8th IET International System Safety Conference incorporating the Cyber Security Conference 2013
14 - 17 October 2013 | Cardiff, UK
Eminent keynote speakers have agreed to present during the conference. These keynote speakers are:
Ian Bryant is the Technical Director of the United Kingdom’s Trustworthy Software Initiative (TSI)
TSI is a cross sector, public-private partnership remitted to “Make Software Better”. This role is based at the Cyber Security Centre (CSC) at De Montfort University (DMU), where he is on academic attachment from the Ministry of Defence (MOD). He is also involved in a number of national and international Information Security committees, including chairing the UK National IA Forum (NIAF), being Deputy
Chair of BSI Panel IST/033/-/4 (Information Security Controls) with lead responsibility for ISO/IEC activity in Architecture, Cybersecurity, Incident Management and Software matters, and contributing to ETSI’s MTS Security SIG.
Who wants stovepipes?
It is a fact universally acknowledged that “stovepipes” of communities of interest are seldom in the Public Good. Yet stovepipes are very much a reality – indeed the title of this conference (“System Safety Conference, incorporating the Cyber Security Conference”) provides tangible evidence of this.
This talk considers the question as to whether a more holistic approach to trustworthiness (safety, reliability, availability, resilience and security) would be preferable, including an examination of the behavioural economic factors that need to be understood.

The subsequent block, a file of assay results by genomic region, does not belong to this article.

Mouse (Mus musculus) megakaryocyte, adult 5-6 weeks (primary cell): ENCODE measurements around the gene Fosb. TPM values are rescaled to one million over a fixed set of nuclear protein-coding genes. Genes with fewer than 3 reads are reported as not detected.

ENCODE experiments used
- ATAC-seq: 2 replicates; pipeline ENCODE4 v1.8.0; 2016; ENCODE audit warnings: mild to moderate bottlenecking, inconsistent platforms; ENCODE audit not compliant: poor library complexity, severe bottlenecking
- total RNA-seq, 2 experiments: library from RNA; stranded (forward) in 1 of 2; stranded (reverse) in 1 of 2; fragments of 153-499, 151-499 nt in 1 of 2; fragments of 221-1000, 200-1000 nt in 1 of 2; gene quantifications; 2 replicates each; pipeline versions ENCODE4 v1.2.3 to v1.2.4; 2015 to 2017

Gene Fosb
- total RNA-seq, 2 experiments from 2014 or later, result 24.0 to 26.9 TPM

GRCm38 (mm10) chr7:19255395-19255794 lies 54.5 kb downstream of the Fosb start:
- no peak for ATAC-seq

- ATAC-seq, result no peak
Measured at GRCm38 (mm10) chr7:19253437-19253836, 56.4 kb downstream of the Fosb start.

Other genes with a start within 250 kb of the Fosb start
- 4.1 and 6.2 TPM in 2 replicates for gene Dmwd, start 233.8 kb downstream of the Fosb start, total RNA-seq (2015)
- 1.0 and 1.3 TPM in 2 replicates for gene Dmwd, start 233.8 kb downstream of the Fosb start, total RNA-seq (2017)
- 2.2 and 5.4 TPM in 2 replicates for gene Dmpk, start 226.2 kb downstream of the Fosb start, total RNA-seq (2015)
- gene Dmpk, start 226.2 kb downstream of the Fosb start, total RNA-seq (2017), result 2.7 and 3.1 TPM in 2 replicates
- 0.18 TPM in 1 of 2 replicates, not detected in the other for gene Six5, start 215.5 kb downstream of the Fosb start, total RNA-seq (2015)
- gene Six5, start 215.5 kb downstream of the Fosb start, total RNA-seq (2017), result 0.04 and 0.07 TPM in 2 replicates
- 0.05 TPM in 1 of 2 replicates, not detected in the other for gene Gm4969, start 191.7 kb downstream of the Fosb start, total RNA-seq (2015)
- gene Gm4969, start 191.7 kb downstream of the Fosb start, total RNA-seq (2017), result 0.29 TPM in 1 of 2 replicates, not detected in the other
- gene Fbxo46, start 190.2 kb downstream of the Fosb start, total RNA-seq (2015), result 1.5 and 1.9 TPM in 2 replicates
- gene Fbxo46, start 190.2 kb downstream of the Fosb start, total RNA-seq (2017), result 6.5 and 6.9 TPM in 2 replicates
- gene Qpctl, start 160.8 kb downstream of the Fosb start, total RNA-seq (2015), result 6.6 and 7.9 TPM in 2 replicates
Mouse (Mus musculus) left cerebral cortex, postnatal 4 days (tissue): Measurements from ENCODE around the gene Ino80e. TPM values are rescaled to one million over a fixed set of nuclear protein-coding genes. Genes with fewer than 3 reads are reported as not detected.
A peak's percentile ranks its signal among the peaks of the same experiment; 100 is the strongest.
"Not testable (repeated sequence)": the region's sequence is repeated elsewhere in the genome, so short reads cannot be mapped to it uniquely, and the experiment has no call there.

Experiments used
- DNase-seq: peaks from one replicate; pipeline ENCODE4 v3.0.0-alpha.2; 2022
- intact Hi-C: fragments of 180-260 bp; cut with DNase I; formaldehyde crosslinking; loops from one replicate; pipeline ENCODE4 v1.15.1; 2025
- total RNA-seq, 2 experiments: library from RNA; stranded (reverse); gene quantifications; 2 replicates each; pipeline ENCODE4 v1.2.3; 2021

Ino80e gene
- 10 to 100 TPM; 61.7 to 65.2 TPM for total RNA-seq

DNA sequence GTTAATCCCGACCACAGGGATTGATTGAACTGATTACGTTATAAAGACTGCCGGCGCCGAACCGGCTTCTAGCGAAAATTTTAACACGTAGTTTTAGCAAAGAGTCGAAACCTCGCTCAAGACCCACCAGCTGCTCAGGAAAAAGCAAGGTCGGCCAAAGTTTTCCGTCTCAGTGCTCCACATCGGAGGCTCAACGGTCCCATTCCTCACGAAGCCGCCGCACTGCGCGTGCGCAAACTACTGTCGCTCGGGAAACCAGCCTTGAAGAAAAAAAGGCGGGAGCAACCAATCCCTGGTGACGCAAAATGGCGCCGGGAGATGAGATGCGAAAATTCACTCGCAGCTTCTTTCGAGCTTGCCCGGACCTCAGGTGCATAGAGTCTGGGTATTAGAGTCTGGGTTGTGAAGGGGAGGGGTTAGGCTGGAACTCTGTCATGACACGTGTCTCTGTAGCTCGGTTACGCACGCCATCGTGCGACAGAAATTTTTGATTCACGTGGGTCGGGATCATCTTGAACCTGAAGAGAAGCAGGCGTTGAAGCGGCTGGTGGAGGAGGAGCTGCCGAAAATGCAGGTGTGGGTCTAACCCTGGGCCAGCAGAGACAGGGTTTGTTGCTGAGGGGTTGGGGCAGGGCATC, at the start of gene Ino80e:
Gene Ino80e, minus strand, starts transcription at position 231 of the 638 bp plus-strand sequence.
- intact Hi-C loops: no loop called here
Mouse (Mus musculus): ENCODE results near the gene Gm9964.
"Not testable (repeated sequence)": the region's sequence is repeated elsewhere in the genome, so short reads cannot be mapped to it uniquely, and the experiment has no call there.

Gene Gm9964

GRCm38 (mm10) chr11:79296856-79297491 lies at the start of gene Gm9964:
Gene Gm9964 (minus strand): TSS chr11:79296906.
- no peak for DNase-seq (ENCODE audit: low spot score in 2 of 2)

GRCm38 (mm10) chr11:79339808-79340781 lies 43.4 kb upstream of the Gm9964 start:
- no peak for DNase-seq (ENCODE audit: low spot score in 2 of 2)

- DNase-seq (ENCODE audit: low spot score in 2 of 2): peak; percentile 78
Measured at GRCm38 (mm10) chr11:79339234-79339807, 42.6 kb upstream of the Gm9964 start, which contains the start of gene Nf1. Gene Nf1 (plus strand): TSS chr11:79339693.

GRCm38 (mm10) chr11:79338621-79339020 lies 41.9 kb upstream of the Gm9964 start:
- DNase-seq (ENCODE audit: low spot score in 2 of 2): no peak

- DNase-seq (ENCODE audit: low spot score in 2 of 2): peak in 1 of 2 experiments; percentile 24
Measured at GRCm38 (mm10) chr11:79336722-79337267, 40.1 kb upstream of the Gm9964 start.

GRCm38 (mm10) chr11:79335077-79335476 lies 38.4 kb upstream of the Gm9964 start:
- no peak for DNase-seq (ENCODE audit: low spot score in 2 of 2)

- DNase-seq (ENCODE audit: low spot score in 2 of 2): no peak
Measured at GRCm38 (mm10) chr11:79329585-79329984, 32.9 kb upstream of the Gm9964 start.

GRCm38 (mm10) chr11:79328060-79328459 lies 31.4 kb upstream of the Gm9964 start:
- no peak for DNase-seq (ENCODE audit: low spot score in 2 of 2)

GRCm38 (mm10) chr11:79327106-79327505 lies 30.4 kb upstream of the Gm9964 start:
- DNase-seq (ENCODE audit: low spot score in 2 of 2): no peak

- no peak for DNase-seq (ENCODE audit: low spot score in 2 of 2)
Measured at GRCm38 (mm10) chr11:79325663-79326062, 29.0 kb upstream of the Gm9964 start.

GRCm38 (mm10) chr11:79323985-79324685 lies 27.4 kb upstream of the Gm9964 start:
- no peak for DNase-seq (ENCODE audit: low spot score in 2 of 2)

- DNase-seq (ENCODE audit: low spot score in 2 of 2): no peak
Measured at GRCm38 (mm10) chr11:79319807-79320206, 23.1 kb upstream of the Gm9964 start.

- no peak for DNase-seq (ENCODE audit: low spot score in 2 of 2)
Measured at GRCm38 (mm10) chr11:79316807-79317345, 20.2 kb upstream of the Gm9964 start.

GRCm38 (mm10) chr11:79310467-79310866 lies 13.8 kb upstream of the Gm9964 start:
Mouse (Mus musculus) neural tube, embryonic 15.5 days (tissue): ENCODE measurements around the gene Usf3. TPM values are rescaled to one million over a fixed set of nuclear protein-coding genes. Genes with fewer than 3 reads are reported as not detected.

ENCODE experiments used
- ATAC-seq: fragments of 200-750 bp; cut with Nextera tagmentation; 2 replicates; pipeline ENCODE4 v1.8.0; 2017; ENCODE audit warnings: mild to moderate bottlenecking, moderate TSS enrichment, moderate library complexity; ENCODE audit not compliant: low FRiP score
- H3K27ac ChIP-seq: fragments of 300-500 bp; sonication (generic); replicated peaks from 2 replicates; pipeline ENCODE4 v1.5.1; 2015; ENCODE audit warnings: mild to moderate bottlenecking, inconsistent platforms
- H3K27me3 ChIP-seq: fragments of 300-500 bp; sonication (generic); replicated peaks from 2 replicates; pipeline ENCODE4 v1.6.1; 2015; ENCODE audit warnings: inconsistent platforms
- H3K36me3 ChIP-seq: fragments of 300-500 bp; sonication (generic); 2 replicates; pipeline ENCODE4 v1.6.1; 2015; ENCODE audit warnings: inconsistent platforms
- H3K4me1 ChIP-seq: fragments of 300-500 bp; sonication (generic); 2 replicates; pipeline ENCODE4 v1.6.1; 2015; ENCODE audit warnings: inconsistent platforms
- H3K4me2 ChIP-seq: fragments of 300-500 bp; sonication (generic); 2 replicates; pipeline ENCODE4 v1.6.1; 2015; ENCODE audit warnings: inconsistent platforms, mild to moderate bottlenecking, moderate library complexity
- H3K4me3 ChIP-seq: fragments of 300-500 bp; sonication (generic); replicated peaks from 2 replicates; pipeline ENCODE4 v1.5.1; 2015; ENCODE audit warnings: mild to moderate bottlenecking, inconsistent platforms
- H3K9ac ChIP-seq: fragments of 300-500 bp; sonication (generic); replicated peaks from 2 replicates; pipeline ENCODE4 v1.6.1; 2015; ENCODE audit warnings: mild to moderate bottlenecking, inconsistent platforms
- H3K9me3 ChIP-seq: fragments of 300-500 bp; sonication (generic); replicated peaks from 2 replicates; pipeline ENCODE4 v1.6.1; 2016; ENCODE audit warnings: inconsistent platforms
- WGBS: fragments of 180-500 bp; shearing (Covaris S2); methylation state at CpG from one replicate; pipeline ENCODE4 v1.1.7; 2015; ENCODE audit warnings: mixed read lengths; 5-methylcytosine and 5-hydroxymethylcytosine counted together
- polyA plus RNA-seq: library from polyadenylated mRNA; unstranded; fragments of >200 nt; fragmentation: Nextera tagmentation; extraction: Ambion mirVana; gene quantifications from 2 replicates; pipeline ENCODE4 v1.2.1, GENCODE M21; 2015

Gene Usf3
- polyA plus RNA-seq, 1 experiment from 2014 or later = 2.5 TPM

Ivan Lucic, Professional Head of System Safety, London Underground
Ivan has acquired international experience through a number of railway systems and safety related projects in UK and Europe.
Currently as the Professional head of System Safety Ivan is responsible for embedding the system safety strategy and the framework and delivery of Engineering Safety and Assurance Cases across the LU Upgrade Programmes.
How to deliver a safe system and not be loathed by everyone involved with the project?
Delivering safe systems in the environment of increased complexity coupled with commercial pressures, is difficult at best of times. Ethical issues, timescales, cost, societal expectations, resources, competencies, business needs, legislation, standards, appear to be conflicting energies unleashed on project teams which are in turn driven to take sides and entrenched positions.
From their trenches different factions throw heavy words at each others like grenades. Things like 'schedule', 'ALARP', 'illegal', 'un-missable milestones' 'CENELEC', 'GRIP' or 'PMF', 'effective' and 'efficient', 'system', 'system of systems', 'sub-system', 'federation of systems', 'UML', 'EMI', 'SIL', 'business case', 'ROGS', 'ISA', 'Safety Taleban', 'Project Management Cowboys' etc. are fired at will and like in any trench conflict casualties are high on all sides.